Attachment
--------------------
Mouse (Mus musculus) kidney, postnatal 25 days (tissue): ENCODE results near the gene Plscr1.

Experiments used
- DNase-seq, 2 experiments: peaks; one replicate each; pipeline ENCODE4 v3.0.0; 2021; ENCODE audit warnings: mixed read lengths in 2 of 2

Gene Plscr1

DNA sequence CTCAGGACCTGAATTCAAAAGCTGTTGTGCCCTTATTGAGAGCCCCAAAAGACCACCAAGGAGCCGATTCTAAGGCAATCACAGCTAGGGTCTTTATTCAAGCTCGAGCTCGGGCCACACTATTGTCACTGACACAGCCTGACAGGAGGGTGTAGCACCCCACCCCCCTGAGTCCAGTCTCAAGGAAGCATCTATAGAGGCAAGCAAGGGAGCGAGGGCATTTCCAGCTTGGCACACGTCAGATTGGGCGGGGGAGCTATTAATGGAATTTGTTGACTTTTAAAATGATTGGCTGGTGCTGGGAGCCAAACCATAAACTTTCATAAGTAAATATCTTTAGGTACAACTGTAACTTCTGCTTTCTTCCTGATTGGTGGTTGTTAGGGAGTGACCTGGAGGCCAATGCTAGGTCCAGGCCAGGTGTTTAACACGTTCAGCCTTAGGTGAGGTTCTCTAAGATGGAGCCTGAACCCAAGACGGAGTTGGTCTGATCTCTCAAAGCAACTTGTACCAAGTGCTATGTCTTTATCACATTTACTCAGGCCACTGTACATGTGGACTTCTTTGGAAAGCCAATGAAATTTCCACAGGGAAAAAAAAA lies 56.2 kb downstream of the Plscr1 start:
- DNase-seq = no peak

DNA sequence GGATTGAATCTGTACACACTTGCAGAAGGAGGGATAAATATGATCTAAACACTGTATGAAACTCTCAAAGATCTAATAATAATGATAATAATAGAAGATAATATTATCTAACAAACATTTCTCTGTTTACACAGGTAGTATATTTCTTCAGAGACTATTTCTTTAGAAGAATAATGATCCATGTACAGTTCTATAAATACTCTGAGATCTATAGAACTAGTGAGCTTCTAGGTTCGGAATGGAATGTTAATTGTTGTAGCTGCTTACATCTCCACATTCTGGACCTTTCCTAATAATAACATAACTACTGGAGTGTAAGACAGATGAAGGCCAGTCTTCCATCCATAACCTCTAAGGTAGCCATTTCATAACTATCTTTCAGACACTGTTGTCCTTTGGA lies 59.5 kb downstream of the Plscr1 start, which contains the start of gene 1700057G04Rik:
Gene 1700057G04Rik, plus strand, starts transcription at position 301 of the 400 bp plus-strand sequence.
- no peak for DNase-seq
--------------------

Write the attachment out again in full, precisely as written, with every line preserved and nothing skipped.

Mouse (Mus musculus) kidney, postnatal 25 days (tissue): ENCODE results near the gene Plscr1.

Experiments used
- DNase-seq, 2 experiments: peaks; one replicate each; pipeline ENCODE4 v3.0.0; 2021; ENCODE audit warnings: mixed read lengths in 2 of 2

Gene Plscr1

DNA sequence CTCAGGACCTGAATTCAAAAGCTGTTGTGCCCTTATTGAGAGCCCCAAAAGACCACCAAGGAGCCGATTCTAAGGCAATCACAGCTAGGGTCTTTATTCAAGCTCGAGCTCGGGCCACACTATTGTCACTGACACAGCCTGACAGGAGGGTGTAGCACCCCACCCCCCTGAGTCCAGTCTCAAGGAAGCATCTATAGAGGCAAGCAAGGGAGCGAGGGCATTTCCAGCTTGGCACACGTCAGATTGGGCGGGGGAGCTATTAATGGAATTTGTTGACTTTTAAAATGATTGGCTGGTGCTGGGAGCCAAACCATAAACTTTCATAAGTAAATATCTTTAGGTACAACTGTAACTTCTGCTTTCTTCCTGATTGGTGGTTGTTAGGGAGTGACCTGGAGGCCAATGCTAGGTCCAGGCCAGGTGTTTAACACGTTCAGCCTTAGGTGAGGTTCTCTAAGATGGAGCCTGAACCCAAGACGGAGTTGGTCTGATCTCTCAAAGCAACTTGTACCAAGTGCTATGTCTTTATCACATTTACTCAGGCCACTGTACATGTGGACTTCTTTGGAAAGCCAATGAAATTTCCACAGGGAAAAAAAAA lies 56.2 kb downstream of the Plscr1 start:
- DNase-seq = no peak

DNA sequence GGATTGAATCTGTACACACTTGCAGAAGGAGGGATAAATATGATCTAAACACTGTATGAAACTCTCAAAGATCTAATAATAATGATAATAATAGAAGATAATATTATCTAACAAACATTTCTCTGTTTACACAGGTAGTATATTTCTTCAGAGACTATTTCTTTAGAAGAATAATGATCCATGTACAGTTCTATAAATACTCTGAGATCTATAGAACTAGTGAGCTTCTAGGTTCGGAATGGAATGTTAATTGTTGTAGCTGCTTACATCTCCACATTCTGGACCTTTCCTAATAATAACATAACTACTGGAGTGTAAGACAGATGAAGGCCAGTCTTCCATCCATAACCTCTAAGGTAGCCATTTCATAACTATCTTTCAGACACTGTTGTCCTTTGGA lies 59.5 kb downstream of the Plscr1 start, which contains the start of gene 1700057G04Rik:
Gene 1700057G04Rik, plus strand, starts transcription at position 301 of the 400 bp plus-strand sequence.
- no peak for DNase-seq